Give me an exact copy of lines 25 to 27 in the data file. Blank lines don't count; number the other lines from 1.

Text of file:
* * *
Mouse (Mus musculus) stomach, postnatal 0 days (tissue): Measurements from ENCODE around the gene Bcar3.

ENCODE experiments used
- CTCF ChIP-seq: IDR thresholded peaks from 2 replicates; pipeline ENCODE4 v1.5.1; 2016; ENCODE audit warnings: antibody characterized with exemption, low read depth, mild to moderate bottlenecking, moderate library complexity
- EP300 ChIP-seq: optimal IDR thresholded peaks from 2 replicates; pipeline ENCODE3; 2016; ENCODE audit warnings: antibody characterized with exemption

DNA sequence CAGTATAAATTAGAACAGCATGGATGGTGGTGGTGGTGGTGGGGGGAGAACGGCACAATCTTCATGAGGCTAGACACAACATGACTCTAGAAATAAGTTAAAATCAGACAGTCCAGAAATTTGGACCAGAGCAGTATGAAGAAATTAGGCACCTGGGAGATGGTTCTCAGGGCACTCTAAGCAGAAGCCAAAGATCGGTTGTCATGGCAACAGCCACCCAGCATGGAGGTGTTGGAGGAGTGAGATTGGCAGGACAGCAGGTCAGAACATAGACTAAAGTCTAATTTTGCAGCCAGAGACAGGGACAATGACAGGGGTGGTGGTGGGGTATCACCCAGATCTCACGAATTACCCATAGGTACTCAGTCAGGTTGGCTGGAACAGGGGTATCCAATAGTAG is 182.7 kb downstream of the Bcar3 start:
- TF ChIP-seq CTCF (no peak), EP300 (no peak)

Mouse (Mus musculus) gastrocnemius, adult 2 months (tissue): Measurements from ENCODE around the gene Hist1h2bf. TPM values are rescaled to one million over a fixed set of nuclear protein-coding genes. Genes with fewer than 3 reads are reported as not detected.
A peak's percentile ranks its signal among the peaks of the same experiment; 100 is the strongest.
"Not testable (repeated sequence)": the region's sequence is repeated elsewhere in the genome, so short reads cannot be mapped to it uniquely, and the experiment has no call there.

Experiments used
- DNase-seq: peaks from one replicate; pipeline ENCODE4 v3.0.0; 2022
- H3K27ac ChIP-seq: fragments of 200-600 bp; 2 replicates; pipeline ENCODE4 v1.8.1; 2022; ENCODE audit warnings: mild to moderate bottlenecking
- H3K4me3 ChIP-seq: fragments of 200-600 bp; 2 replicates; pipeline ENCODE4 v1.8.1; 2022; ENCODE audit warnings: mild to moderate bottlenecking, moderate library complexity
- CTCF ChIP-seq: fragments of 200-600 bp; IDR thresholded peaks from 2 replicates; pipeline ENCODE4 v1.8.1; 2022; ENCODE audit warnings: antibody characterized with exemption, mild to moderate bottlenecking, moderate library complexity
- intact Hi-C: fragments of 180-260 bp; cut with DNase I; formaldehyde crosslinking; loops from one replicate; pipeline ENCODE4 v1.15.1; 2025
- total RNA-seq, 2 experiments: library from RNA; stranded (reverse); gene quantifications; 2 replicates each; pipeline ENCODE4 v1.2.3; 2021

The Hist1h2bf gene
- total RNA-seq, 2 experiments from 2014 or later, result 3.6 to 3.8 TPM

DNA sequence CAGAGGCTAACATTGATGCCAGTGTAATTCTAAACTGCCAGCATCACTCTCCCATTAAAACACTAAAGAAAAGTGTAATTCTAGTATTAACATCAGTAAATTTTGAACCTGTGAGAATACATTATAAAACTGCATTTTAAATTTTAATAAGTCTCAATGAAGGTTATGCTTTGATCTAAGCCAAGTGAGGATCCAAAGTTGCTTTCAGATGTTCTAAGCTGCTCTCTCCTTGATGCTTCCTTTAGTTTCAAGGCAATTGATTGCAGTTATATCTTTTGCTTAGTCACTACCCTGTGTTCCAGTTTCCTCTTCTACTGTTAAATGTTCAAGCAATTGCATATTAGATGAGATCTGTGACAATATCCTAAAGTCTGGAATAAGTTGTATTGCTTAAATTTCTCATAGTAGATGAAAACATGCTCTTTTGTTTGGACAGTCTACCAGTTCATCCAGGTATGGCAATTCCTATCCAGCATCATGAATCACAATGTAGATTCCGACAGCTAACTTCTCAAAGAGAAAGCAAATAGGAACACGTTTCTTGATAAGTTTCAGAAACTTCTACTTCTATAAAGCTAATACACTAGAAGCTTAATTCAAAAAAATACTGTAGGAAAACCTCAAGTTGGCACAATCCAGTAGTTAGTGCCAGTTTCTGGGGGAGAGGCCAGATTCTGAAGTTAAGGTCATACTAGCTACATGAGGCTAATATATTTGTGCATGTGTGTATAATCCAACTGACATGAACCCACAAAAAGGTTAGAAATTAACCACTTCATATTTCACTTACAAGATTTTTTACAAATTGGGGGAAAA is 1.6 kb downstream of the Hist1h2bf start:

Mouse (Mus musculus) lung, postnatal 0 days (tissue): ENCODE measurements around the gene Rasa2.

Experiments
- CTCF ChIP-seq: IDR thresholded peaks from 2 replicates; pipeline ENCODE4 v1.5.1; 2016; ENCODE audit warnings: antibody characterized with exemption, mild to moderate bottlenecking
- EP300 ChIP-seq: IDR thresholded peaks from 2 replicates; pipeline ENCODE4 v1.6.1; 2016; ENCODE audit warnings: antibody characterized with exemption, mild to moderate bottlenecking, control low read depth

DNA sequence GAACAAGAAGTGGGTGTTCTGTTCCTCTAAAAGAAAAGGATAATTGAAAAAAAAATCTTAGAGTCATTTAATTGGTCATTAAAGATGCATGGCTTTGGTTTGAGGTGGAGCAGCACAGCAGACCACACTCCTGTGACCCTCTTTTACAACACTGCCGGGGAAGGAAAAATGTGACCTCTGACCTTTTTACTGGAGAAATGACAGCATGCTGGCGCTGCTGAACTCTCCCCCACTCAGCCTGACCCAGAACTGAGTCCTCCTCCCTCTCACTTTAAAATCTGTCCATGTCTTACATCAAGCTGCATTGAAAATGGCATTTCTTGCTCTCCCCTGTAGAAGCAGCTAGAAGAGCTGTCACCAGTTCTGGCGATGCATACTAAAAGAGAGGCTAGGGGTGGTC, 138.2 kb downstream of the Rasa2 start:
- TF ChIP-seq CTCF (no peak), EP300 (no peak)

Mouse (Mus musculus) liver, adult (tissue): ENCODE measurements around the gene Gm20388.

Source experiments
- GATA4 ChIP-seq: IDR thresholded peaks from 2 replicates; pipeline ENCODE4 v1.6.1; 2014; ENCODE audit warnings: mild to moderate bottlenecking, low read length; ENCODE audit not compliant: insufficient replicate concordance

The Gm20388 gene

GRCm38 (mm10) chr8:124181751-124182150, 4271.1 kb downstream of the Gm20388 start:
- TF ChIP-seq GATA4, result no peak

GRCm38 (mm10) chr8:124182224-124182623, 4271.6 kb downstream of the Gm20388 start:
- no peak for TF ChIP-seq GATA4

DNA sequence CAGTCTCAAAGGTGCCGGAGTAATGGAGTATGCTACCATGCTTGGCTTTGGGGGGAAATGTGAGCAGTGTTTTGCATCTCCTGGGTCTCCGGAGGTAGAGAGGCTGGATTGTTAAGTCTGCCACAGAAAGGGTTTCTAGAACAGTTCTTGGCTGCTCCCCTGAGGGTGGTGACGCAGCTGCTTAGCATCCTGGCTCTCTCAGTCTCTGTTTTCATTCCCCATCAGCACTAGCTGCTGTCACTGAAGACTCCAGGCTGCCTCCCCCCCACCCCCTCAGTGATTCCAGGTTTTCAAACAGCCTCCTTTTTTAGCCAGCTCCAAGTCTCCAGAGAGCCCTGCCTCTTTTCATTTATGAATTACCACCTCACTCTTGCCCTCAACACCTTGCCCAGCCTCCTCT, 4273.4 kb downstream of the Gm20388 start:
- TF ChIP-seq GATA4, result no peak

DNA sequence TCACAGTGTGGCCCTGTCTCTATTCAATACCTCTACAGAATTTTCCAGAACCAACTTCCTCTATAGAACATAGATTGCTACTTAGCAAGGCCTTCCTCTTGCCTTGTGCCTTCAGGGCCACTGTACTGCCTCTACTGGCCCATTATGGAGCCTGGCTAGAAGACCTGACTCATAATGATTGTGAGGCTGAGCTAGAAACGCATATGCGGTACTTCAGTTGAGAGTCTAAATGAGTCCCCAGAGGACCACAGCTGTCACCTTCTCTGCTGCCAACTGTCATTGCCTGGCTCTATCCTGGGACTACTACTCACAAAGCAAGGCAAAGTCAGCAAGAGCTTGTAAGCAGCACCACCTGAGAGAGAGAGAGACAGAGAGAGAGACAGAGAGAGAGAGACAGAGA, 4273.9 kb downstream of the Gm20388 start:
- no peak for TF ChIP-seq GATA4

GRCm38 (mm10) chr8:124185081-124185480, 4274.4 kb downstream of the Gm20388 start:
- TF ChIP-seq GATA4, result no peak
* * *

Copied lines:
- TF ChIP-seq CTCF (no peak), EP300 (no peak)

Mouse (Mus musculus) liver, adult (tissue): ENCODE measurements around the gene Gm20388.

Source experiments